A Fathers4Justice campaigner from Balby, Doncaster, appeared to scrawl the word “help” in large purple letters across a portrait of the Queen hanging in Westminster Abbey, a court has heard.
Tim Haries, 42, is alleged to have smuggled a can of purple spray paint into the abbey on June 13 before defacing the picture worth £160,000.
As he went on trial at London’s Southwark Crown Court, jurors heard that moments after committing the act, Haries told a steward at the abbey: “Sorry mate, I’ve got nothing against the Queen” before telling a police officer he was “guilty as charged”.
Opening the case, prosecutor Allister Walker said Haries shouted “fathers for justice” as he carried out the grafitti on the large oil painting.
He said that steward Peter Crook was guarding the portrait by artist Ralph Heimans, which was on display cordoned off by a rope in the abbey’s Chapter House as part of a wider exhibition.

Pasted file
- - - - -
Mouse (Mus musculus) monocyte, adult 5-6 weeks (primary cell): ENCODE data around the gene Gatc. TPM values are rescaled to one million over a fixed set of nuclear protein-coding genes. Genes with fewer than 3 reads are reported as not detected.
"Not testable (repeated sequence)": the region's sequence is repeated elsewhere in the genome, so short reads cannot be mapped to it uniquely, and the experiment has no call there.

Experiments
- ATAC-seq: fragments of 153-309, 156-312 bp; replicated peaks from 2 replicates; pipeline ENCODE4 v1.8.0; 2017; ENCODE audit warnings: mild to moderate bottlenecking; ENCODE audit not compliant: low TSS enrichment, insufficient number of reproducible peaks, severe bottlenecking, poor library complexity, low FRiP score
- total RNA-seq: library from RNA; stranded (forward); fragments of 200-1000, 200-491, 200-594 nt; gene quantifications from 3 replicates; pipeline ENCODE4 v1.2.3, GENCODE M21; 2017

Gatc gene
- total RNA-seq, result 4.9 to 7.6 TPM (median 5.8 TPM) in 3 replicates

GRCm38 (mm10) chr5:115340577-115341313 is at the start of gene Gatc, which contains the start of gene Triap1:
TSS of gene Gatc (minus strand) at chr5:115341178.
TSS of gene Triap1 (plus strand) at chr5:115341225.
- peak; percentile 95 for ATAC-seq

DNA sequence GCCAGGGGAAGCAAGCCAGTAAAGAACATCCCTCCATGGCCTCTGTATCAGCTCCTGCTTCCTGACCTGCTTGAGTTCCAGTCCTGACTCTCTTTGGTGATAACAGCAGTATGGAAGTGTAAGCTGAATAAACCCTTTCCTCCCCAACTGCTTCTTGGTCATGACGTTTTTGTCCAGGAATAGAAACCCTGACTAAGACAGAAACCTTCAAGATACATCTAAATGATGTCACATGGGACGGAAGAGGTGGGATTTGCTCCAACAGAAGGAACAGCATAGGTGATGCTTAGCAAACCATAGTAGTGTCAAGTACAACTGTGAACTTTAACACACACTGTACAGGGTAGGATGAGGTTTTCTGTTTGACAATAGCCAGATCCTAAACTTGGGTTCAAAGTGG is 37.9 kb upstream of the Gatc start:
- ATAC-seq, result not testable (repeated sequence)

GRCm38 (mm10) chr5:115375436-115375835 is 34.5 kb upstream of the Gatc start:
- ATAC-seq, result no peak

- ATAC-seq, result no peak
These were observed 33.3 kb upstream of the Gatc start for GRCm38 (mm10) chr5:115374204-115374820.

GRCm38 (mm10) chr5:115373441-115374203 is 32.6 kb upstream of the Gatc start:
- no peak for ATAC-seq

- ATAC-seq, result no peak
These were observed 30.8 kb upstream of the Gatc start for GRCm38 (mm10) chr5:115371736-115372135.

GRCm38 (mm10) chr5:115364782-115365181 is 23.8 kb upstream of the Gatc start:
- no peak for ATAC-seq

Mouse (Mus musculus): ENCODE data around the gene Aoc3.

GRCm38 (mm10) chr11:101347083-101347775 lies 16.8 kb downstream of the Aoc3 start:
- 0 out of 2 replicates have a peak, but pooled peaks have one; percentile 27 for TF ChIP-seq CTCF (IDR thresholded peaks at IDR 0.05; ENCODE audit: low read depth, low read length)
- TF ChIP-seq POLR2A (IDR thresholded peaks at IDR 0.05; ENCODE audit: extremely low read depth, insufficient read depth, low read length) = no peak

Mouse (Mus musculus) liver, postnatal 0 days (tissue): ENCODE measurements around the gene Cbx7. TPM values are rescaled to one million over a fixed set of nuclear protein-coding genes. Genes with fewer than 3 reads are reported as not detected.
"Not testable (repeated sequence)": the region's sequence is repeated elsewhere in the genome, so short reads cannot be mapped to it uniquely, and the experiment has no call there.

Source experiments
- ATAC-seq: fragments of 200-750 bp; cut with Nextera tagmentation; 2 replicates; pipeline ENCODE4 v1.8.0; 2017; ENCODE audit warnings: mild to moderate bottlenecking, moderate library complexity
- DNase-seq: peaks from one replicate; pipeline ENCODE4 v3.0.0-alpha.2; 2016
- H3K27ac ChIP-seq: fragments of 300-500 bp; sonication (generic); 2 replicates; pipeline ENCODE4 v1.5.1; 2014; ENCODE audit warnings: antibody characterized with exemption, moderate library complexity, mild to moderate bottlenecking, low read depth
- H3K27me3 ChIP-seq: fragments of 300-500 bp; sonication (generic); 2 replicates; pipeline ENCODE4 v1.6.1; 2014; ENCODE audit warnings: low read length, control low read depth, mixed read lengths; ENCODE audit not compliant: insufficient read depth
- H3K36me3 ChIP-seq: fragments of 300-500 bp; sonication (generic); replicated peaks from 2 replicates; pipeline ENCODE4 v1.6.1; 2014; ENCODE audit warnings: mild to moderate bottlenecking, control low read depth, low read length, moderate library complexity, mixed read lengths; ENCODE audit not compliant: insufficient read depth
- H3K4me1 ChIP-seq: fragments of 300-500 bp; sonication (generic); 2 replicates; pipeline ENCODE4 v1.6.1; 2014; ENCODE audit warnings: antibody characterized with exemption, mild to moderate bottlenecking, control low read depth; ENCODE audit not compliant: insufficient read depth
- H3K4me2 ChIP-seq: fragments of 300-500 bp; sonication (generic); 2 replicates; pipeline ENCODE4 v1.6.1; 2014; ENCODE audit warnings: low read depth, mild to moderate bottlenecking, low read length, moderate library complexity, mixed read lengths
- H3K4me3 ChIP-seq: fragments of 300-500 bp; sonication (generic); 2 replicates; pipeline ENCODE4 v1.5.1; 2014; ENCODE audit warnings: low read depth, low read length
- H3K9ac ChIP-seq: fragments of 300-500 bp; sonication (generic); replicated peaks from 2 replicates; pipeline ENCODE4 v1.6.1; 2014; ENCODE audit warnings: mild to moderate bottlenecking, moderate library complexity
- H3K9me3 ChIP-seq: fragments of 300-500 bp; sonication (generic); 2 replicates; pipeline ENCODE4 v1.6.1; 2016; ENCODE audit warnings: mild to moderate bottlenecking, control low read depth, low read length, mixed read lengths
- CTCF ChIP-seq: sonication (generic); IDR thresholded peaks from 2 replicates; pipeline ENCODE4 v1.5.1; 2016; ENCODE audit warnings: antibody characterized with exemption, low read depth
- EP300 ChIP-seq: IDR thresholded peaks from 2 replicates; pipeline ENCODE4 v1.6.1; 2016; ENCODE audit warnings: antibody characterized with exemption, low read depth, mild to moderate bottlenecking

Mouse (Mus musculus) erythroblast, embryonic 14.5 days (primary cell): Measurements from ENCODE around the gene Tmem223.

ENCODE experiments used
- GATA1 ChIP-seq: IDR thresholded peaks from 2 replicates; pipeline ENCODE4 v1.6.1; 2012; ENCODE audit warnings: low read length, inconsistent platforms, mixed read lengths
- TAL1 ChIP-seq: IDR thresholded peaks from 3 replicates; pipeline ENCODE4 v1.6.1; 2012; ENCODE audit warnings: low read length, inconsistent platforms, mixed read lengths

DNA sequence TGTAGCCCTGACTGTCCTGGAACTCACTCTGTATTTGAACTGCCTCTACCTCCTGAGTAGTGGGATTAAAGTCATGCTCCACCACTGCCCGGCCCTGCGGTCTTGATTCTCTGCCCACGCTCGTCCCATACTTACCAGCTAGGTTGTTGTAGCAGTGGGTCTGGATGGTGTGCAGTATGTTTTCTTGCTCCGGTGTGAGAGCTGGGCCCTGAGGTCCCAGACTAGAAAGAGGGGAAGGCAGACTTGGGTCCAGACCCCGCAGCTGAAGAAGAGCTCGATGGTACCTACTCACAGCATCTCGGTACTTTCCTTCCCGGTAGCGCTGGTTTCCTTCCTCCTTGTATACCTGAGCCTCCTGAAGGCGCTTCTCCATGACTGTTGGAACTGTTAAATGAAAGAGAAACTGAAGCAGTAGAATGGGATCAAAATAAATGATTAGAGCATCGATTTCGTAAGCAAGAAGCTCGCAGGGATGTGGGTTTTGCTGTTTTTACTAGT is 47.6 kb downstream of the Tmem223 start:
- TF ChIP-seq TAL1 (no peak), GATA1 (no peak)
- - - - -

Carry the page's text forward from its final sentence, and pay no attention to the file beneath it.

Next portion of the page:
“Suddenly, a man who turned out to the defendant jumped the rope and approached that painting with his arms raised,” Mr Walker said.
He said that Mr Crook quickly realised he was about to damage the painting and attempted to tackle the defendant to the ground.
“As he did so the defendant shouted ‘fathers for justice’ over and over and they both fell to the floor but unfortunately not before the painting had been defaced by the defendant.”
Haries, of Bellis Avenue, denies a charge of causing criminal damage of more than £5,000.
The trial continues